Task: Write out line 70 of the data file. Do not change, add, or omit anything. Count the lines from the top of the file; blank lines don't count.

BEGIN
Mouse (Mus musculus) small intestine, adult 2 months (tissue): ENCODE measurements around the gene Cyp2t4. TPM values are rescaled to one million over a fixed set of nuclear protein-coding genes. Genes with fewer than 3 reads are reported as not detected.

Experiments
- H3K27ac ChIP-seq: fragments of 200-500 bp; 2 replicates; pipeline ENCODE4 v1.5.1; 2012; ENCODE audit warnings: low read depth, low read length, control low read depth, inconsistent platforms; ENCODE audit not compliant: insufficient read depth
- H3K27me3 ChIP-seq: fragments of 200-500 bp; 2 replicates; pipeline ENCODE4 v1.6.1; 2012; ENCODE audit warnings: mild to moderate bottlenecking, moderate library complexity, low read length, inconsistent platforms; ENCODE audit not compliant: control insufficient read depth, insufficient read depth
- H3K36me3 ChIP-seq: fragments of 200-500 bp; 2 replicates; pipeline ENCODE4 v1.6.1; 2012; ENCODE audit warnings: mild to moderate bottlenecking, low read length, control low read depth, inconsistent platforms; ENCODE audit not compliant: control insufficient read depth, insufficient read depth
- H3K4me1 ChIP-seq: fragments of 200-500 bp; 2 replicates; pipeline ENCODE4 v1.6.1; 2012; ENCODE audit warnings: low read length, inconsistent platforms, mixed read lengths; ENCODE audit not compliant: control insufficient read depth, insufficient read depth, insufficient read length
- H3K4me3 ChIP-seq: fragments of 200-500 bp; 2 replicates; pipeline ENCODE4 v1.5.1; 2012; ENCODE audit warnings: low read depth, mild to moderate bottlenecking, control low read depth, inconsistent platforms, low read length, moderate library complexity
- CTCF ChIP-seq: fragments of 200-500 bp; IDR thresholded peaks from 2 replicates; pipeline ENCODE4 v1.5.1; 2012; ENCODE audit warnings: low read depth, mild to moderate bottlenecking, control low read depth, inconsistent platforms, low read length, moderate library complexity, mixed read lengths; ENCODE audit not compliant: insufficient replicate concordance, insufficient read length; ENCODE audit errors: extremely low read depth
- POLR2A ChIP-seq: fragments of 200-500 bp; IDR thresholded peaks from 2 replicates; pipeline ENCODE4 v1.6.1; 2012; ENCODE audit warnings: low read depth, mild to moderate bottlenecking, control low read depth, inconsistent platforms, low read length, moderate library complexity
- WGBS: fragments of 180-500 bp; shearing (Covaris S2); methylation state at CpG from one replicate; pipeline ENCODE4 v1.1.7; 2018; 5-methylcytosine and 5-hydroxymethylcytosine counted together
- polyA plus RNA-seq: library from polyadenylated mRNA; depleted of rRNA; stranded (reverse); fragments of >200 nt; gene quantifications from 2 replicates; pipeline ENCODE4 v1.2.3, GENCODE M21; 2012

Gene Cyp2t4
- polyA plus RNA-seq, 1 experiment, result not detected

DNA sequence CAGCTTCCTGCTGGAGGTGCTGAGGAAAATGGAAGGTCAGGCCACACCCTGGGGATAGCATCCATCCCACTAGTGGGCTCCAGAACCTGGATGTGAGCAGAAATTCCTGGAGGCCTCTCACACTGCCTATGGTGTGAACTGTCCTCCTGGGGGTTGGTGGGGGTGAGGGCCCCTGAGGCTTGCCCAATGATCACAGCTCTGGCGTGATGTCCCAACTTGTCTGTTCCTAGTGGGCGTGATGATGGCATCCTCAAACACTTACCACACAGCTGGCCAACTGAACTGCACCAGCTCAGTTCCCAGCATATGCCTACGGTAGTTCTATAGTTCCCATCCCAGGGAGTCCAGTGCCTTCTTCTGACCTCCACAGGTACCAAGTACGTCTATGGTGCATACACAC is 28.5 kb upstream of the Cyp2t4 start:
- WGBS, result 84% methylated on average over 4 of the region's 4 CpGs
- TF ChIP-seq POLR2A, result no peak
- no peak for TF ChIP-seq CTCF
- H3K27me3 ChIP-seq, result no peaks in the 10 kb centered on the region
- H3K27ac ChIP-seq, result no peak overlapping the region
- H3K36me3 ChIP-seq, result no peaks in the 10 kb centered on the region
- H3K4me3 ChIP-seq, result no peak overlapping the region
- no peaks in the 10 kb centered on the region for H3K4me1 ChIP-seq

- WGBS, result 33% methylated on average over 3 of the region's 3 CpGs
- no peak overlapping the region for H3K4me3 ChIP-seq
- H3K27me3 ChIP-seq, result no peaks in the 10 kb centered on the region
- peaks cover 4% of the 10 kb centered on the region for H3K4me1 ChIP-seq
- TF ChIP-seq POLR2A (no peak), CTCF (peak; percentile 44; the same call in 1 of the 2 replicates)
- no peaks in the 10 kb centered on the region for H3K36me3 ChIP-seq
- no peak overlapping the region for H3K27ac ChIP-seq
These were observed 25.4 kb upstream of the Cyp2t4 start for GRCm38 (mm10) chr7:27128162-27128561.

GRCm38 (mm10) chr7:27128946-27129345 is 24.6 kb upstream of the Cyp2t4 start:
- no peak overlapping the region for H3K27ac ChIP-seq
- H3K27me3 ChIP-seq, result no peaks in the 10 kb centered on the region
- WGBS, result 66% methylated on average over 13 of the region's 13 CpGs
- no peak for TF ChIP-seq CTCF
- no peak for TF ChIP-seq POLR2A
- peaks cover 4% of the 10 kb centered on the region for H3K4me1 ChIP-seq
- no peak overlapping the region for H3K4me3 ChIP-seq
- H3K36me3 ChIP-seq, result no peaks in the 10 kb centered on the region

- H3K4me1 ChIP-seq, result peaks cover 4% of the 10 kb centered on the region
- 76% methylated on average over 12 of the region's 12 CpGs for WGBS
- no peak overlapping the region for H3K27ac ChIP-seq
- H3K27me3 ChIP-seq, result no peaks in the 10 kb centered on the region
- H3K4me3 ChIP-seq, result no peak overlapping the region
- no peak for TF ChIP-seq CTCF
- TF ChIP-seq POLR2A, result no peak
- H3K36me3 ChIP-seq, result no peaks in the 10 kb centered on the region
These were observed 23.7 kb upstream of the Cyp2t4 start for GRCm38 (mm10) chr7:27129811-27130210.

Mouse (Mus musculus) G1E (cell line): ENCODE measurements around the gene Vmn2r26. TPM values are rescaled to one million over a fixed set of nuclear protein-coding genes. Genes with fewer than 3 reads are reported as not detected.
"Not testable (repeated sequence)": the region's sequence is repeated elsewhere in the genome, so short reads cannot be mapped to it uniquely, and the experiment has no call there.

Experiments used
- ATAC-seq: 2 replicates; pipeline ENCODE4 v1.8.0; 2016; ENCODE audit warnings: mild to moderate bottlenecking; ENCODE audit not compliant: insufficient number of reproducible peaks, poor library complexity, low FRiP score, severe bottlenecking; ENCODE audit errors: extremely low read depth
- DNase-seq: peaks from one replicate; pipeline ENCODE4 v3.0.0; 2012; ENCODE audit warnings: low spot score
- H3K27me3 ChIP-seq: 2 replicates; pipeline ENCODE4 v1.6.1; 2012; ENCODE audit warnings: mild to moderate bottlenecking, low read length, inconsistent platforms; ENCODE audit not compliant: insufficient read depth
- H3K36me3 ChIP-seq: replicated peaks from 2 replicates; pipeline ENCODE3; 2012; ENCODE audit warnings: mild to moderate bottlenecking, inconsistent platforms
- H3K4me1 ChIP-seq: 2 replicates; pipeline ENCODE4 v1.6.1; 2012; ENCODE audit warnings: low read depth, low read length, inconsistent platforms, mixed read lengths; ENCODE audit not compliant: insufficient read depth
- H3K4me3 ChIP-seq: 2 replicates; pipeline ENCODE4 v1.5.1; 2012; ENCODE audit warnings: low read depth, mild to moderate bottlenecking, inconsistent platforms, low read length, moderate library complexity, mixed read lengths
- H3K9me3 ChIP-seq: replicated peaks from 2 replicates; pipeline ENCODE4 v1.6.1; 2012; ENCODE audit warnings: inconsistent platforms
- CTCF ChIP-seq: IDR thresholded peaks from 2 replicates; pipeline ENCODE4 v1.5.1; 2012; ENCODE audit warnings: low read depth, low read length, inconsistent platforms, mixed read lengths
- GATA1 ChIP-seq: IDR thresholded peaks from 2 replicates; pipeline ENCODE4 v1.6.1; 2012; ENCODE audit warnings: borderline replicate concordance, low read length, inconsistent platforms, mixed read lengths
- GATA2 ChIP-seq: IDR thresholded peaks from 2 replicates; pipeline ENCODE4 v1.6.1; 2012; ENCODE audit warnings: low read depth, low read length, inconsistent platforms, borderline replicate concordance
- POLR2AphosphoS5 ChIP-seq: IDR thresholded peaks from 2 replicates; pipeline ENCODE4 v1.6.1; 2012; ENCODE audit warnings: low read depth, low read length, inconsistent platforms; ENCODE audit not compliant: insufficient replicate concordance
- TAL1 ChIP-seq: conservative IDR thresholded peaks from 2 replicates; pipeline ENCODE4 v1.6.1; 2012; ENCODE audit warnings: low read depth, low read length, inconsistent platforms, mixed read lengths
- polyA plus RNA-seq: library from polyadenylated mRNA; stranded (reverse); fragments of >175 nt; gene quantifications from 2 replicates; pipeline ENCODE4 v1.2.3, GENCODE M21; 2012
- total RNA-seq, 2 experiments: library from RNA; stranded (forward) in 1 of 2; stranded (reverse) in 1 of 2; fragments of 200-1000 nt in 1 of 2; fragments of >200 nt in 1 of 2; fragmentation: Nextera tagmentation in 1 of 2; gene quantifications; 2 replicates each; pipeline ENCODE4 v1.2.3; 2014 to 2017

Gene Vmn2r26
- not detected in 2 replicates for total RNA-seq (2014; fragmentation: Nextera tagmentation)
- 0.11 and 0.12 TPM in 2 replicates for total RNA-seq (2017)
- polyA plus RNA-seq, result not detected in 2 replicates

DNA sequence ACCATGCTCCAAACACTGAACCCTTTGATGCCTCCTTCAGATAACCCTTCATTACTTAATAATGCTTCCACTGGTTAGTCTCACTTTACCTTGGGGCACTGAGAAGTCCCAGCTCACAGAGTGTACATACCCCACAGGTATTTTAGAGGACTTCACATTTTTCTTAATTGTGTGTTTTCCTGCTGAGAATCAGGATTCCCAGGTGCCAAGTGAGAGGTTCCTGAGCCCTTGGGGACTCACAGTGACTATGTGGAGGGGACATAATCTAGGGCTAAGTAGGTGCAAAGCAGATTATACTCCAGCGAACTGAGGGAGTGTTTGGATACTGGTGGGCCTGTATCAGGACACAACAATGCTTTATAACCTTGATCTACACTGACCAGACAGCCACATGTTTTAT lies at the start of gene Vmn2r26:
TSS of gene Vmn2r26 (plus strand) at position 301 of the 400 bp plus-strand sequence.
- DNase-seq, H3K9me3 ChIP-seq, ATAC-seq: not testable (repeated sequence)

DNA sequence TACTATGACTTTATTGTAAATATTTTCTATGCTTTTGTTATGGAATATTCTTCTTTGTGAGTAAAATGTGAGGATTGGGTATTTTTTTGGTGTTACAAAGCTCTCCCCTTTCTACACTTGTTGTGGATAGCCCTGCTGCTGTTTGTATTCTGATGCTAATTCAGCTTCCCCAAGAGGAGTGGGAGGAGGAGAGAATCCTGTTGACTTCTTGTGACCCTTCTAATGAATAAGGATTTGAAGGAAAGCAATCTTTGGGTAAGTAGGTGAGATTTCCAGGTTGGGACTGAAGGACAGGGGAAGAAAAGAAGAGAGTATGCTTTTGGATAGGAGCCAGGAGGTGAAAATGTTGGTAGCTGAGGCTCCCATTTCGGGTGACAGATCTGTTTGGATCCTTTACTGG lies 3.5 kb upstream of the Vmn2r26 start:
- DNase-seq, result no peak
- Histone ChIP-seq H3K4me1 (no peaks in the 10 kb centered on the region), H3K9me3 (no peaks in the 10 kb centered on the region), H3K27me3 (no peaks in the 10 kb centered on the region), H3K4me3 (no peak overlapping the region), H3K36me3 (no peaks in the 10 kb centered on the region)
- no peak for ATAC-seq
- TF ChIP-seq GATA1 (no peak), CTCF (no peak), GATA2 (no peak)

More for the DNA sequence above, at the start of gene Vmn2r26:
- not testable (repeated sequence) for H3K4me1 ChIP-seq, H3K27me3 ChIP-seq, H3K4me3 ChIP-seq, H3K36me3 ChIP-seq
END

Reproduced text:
DNA sequence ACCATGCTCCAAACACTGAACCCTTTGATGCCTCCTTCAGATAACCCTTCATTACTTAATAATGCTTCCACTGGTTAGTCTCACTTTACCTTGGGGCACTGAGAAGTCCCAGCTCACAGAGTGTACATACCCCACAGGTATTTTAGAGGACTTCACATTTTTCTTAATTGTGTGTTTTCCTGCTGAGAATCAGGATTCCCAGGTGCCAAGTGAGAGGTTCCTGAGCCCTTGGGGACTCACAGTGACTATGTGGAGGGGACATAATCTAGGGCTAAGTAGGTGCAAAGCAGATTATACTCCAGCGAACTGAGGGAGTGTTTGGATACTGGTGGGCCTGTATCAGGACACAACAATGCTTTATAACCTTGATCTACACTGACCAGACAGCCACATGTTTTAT lies at the start of gene Vmn2r26: